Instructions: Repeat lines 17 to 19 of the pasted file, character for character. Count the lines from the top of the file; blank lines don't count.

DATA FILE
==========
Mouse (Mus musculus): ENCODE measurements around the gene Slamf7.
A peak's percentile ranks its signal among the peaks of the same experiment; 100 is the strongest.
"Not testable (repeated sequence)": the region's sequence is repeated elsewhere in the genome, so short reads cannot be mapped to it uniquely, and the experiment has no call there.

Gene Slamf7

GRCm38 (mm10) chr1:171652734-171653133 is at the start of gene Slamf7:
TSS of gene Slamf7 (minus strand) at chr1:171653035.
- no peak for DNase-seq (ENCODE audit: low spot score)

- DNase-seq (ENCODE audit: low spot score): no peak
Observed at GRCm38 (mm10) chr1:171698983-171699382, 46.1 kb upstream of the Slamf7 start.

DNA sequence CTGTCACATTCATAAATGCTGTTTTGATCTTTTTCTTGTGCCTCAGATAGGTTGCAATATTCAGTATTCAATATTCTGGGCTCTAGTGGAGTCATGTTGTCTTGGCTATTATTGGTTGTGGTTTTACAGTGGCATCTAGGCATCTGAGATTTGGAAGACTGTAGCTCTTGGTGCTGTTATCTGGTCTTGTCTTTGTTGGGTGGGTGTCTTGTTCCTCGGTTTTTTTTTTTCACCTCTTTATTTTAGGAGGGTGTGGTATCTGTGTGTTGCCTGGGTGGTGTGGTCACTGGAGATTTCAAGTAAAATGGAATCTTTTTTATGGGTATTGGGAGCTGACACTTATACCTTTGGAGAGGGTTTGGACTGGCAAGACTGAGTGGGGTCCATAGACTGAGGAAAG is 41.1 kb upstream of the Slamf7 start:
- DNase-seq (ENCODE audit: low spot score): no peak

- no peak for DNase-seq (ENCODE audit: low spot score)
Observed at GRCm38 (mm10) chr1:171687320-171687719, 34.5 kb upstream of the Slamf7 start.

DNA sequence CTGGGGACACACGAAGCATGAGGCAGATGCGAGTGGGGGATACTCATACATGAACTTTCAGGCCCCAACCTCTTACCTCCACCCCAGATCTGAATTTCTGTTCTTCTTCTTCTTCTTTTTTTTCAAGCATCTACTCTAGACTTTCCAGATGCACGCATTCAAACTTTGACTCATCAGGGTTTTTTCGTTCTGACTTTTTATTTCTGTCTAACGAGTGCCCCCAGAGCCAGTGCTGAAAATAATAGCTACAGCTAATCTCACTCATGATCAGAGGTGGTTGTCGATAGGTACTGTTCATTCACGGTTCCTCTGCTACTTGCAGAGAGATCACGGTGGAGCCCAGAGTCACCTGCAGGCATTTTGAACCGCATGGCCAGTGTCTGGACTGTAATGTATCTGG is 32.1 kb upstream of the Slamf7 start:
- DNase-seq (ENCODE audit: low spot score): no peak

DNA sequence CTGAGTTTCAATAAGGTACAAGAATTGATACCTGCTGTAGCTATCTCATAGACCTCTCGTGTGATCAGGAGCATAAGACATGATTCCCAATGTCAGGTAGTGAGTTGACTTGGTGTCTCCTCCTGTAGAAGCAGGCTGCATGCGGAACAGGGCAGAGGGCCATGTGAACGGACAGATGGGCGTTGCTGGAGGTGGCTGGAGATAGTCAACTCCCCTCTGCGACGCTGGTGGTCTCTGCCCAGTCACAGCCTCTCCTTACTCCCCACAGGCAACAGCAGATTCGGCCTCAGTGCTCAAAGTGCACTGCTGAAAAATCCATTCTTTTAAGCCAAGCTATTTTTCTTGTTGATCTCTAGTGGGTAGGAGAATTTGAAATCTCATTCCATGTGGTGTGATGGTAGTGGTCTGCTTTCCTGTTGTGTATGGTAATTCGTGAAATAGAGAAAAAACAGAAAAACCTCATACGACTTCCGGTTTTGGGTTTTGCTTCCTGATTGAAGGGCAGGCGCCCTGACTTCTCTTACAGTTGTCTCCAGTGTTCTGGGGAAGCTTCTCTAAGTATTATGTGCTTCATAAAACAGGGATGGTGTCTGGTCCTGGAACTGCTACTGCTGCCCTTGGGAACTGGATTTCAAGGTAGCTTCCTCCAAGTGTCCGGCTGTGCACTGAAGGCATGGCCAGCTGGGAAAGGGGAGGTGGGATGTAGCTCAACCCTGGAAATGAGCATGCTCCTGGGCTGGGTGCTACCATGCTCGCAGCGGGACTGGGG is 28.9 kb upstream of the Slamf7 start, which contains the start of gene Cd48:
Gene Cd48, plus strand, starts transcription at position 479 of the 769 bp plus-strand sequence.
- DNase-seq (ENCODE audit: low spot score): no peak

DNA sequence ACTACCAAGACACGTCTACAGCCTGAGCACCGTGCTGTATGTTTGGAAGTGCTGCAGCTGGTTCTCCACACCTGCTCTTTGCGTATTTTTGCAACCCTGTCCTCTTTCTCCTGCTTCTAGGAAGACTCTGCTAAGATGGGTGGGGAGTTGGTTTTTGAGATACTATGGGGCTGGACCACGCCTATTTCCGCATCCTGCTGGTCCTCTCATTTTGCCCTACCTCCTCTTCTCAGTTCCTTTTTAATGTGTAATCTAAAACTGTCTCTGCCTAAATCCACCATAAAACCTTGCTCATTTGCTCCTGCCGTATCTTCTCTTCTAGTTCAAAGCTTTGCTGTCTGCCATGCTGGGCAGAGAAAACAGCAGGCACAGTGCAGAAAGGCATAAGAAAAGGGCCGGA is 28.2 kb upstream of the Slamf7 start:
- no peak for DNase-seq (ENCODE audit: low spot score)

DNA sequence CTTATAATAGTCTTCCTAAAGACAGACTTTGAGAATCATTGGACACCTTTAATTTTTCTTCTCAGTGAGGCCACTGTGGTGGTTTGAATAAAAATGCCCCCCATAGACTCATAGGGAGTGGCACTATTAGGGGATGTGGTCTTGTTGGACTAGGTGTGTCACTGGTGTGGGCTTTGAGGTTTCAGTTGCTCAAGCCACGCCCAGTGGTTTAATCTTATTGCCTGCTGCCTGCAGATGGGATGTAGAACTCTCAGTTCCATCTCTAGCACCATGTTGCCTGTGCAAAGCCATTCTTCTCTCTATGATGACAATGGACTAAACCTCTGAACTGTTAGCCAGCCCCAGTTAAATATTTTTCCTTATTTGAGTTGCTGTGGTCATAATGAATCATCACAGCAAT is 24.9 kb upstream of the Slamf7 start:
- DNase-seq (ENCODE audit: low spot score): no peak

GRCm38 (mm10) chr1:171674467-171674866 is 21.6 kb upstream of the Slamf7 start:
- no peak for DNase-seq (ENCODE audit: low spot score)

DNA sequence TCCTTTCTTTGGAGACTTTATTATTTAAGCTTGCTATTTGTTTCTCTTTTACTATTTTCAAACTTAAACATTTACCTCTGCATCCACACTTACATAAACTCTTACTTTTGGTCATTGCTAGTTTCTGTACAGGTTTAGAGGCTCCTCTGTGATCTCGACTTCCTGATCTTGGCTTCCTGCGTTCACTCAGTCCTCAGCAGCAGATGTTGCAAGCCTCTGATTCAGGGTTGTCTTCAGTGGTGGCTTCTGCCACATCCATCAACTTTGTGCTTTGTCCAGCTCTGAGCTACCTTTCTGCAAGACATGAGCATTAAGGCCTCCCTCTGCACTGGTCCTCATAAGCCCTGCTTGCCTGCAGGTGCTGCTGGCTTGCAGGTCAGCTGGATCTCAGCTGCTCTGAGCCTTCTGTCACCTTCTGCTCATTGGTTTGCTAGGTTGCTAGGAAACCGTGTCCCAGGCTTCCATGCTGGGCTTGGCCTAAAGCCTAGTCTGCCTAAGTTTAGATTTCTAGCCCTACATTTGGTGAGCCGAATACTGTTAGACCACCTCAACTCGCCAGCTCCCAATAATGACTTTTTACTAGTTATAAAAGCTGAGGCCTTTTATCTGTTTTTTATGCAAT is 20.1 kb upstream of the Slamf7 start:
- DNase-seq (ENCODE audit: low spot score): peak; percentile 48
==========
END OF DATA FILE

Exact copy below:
Gene Cd48, plus strand, starts transcription at position 479 of the 769 bp plus-strand sequence.
- DNase-seq (ENCODE audit: low spot score): no peak

DNA sequence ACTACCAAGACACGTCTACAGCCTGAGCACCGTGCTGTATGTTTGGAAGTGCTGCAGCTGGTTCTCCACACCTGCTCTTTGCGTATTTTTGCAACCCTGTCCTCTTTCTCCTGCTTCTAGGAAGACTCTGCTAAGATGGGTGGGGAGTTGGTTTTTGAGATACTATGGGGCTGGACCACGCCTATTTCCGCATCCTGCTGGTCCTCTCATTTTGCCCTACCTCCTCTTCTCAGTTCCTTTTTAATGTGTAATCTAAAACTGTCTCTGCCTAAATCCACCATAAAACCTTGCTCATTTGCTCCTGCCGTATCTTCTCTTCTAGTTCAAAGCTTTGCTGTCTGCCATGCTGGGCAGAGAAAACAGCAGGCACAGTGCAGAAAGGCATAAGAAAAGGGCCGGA is 28.2 kb upstream of the Slamf7 start: